"Our parents moved here to achieve the American Dream and offer us better lives. Opportunity. We are a team full of blue collar work ethic."
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Good morning readers of AP, the greatest non league soccer blog in the US! Totally kidding on that one, but it sounded fun. Today's interview is a little different then the others. Jason Rego is not only involved with Providence City FC on the brand and website side, but he's a player as well. That means we dive into what's it like to be a player. Diet, recuperation, training, even pump up music. Check it out.
Who you are, where you're from, and what your role is with Providence City FC.
My name is Jason Rego. We are a hybrid of former Rhode Island champions East Providence Sports and AC Milan, a local Rhode Island indoor team that has been playing together. Our coaches come from Challenger Sports. Every coach is from the UK between England, Wales, and Scotland. Tristan is our president who got us together last year. He played for all three of those teams.
We all live in Rhode Island now or South Eastern Massachusetts. Our home field is in Providence, Rhode Island, at Brown University. Our main team plays in the BSSL - Bay State Soccer League. Most teams are from the greater Boston area besides us. Our B team much lower level of play from the A plays in RI, the B team is still a work in progress.
Most of our guys played at a high level. Between D1, and D2 for the most part. Some D3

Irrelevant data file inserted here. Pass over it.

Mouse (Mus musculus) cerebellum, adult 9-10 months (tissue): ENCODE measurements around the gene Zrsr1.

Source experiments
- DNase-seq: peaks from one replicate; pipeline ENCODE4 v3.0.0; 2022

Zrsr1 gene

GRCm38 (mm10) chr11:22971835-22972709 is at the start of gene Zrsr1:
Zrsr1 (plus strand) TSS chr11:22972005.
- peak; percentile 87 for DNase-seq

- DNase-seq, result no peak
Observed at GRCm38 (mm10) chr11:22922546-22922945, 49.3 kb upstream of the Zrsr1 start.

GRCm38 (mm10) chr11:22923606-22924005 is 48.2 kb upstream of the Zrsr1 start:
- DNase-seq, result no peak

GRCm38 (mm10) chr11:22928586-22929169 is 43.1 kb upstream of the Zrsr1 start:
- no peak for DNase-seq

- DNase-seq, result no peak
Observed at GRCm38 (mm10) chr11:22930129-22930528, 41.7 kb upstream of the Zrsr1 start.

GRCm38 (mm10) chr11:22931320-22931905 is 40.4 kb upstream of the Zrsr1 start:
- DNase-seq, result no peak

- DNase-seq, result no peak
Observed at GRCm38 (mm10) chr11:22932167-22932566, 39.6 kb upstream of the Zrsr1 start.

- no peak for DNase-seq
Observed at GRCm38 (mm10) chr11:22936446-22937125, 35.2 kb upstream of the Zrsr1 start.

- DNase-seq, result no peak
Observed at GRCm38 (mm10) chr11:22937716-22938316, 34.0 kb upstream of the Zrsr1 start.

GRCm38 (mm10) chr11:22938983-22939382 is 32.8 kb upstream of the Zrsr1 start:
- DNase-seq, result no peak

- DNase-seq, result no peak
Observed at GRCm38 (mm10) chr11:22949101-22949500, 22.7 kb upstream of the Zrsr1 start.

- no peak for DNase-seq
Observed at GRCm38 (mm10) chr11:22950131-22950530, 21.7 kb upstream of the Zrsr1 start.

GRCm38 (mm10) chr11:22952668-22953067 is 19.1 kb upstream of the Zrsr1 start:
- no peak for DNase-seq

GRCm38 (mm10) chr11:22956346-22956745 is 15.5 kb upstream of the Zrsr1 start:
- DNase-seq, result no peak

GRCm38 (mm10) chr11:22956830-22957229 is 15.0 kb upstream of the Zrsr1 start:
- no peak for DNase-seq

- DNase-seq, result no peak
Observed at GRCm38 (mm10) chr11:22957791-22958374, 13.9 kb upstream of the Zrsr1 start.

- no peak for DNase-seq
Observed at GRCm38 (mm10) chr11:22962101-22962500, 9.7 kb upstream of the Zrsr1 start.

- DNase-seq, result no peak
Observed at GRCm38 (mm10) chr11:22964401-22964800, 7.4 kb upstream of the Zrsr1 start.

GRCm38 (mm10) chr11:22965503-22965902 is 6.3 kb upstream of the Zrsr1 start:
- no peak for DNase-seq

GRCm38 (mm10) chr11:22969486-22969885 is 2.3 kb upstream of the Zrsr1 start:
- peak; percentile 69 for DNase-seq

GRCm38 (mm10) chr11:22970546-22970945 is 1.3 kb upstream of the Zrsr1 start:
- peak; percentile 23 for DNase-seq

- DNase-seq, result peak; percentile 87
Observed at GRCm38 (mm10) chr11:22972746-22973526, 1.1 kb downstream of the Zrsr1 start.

We have a ton of guys originally from Colombia, 1 guy from Mexico, 1 guy from Puerto Rico, 3 guys from Cape Verde, the 6 or 7 guys from the UK. I am of Portuguese descent. My parents are from Portugal. I am the young gun of the team. Youngest guy at the age of 23. I am the treasurer and marketer (brand ambassador, blogger, and social media guy)
We recently teamed up with a local organization known as Project Goal who helps inner city children with academics and soccer. They are a fully funded program. We were able to run a fundraiser for them and raise money this past weekend.
How did you come to be involved with soccer in general, and Providence City in particular?
My parents are Portugal, specifically my dad is from Northern Portugal around the region of FC Porto. Luckily growing up I was able to watch the golden of era of Porto winning year after year. The winning culture sucked me up I was lucky enough to witness Mourinho coach Porto to win every trophy possible by a club in his 03-04 reign. Every domestic Portuguese title, Europa Cup, Champions League, and the World Club Cup. That culture sucked me in immediately and made me love the sport.
I met our club President, Tristan Lewis (who is from Wales) playing for a dominant Rhode Island team known as East Providence Sports when I was 16 and played with them for 4 years. We were very successful. He was just a player of that team, our coach got married so the team fell apart because he no longer had time for the team.
After a year or two lull Tristan contacted me saying he wanted to start a team back up. We originally joined the RI (Rhode Island) league but felt it was limiting, and decided the Massachusetts league was the route to go for competition. So now our A team resides in the Massachusetts league even though our home field is in Providence. And our B team plays in the Rhode Island league.